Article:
by Dennis Dalman
If any business can be considered “too successful,” it’s Bad Habit Brewing in St. Joseph – so sudsily successful, in fact, that it had to find a new location.
That new place is at 25 College Ave. N., just a stone’s throw from its current location at 15 Minnesota St. E. Bad Habit fans – they are legion – are excited about the new place, which will open for business Saturday, May 4. The Bad Habit Facebook site has been abuzz for weeks with the excitement, including an oft-repeated question, “When’s it going to open? When’s it going to open?”
Owner and founder Aaron Rieland had planned an earlier opening date, but the federal government shutdown in late December and January caused a delay. That is because in order to open, Rieland needed federal approval of an amended notice to open an alcohol-related business in a new location. But now Rieland and his staff are ready to roll out the barrel.
For months, an ambitious total-restoration project has been underway on the inside and outside of what was once a bank and later St. Joseph City Hall and Police Station. That building went up for sale when the new St. Joseph Government Center opened, and Rieland purchased the building.
Crowded, cramped space was always a problem at the old place – the price of its success. The space will be more than twice that of the current location, with seating accommodations for up to 300 customers, including about 150 on a large wrap-around patio in the warmer months. When the patio is finished sometime this June, Bad Habit will host a grand opening.
The idea for Bad Habit Brewing began in 2013 when Rieland, family, friends and other craft-beer enthusiasts began to look for a place to open a local business. They eventually decided to try their venture in downtown St. Joseph. At first they were all a bit skittish. What if the business fails? Their fears turned out to be happily wrong. After it opened in October 2015, Bad Habit rapidly became a favorite, trending go-to place for people who like to relax with beer, cider, soda and food. Many times it was cram-packed.
The new place is a bold modernistic design – lots of huge windows, old-wood floors, a red-white-black color scheme reflecting the business’s logo. The outside entrance is a bold red visual echo of the cantilevered look of the front of the world-renowned St. John’s Abbey Church in Collegeville. But within the modernistic structure is a rustic, down-home cozy ambience of plank tables and chairs.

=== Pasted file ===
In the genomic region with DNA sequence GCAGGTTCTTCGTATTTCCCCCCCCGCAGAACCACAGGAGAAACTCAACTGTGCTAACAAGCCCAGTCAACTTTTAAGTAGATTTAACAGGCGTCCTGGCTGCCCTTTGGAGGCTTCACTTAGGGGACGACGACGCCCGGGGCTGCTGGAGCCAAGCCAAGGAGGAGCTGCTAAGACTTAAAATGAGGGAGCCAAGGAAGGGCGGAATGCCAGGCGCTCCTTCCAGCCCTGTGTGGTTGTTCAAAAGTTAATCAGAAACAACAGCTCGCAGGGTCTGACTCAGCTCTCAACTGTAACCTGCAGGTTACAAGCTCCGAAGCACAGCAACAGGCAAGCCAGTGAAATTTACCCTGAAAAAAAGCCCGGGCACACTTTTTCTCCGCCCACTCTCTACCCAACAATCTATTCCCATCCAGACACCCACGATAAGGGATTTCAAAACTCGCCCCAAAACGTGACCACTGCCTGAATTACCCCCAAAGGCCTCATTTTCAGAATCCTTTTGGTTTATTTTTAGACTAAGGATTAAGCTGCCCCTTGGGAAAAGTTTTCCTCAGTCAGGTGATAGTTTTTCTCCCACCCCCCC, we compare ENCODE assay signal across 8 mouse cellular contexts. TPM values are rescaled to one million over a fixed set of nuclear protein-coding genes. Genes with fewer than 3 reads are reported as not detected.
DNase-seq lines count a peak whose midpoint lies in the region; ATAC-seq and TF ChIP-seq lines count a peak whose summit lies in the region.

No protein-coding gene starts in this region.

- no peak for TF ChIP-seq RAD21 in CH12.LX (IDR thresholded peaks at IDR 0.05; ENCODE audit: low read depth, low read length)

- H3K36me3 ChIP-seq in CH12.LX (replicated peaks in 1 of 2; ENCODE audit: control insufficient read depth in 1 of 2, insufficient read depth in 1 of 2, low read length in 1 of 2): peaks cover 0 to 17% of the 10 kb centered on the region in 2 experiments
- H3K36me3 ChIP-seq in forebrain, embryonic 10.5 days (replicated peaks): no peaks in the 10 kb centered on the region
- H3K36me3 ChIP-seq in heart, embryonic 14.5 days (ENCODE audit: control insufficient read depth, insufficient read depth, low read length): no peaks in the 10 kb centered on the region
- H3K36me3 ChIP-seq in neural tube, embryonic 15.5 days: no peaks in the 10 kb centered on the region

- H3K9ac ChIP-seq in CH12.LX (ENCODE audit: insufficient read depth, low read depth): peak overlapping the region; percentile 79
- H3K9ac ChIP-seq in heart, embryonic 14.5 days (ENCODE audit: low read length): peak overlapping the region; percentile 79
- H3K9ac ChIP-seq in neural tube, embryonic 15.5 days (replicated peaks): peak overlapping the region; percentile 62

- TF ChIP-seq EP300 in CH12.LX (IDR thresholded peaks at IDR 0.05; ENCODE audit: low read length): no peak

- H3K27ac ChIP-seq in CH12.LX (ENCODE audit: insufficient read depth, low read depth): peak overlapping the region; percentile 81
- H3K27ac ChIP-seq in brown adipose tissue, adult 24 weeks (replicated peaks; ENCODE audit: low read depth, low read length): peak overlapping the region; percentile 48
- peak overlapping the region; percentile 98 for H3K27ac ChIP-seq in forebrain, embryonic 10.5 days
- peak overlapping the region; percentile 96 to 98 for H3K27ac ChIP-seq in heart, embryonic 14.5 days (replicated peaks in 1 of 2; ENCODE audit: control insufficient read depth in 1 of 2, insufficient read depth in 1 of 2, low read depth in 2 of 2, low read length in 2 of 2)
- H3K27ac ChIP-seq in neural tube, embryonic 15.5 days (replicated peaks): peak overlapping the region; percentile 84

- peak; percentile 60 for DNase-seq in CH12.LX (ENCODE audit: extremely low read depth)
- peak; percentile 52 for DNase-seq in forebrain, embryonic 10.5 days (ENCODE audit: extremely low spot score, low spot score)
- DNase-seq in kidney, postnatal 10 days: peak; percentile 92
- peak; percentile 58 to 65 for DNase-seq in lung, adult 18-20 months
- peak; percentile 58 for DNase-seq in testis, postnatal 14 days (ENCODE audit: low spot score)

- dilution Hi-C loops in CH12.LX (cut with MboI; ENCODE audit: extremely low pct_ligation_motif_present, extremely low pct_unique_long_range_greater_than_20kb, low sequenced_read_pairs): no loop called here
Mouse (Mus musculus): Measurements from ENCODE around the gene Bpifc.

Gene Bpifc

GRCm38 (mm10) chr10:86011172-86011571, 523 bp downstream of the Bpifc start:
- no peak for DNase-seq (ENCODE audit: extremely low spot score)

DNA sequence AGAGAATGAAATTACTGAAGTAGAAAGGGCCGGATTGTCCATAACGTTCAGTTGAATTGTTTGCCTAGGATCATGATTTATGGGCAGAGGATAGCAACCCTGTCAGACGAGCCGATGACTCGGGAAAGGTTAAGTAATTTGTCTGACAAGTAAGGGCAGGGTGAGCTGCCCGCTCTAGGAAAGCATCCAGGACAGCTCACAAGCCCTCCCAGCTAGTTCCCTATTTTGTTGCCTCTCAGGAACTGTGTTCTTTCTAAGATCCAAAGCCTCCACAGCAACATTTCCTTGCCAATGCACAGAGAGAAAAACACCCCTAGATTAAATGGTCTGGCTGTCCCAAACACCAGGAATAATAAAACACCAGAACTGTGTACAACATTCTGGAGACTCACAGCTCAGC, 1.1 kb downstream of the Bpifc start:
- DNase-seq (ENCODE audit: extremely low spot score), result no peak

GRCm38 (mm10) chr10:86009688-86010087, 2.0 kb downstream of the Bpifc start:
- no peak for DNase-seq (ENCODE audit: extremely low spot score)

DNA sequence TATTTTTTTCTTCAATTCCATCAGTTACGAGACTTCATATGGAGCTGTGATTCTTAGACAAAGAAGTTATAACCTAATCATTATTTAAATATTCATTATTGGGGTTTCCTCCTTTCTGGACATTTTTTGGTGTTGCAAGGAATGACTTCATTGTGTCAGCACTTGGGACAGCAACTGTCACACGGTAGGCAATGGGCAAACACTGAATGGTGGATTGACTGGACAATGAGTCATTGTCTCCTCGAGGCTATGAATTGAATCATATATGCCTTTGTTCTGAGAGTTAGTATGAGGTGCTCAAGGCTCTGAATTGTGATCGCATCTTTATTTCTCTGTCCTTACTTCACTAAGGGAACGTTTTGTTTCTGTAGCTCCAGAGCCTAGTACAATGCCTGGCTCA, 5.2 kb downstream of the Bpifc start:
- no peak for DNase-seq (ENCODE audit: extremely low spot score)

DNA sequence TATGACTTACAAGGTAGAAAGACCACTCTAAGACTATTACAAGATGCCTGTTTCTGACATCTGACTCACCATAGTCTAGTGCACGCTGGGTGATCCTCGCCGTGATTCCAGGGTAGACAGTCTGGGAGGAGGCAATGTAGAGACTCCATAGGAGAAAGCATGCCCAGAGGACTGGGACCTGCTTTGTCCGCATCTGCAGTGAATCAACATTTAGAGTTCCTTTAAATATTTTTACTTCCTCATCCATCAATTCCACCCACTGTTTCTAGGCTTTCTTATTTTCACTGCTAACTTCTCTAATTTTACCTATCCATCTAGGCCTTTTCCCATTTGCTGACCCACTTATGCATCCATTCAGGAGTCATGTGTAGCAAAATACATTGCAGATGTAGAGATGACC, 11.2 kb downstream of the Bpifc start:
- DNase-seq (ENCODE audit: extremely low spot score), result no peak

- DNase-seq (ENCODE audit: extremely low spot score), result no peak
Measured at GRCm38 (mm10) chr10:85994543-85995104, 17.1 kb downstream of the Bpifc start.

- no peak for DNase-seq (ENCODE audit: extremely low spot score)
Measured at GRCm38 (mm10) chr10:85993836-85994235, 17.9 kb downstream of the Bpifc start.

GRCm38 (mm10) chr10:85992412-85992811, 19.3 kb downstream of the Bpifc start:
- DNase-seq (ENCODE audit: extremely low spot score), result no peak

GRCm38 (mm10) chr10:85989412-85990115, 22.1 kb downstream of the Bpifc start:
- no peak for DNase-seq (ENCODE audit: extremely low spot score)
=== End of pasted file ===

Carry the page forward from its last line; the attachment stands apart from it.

Bad Habit Brewery’s signature identity is beer brewed right on the premises. It’s beer that ranges from classic-recipe (such as an English-style pub ale) to over-the-top fun and loopy beer, such as Hip-ster Peanut with Banana. Inspired by Elvis Presley’s love of humble foods, the brew contains peanut butter and bananas.
Another beer is Dark Addiction, flavored with cocoa nibs from Ghana. Among the scores of beers brewed since 2015 are Tropic Like It’s Hot, a beer comprised of passion fruit, mango and pineapple – not to mention malt and hops, the foundation ingredients of most beers.
There has been and will be a constant experimentation with new-fangled craft beers at Bad Habit. That’s one of the attractions of the business – trying something new and always with a whimsical sense of humor.
In the new Bad Habit, there will be a stage for musical performances, a private-event space and – of course – lots of room for the huge stainless-steel brewing/fermenting tanks.
Fourteen beer choices will be “on the menu” when Bad Habit Brewing opens May 4.
Author: Dennis Dalman
Dalman was born and raised in South St. Cloud, graduated from St. Cloud Tech High School, then graduated from St. Cloud State University with a degree in English (emphasis on American and British literature) and mass communications (emphasis on print journalism). He studied in London, England for a year (1980-81) where he concentrated on British literature, political science, the history of Great Britain and wrote a book-length study of the British writer V.S. Naipaul. Dalman has been a reporter and weekly columnist for more than 30 years and worked for 16 of those years for the Alexandria Echo Press.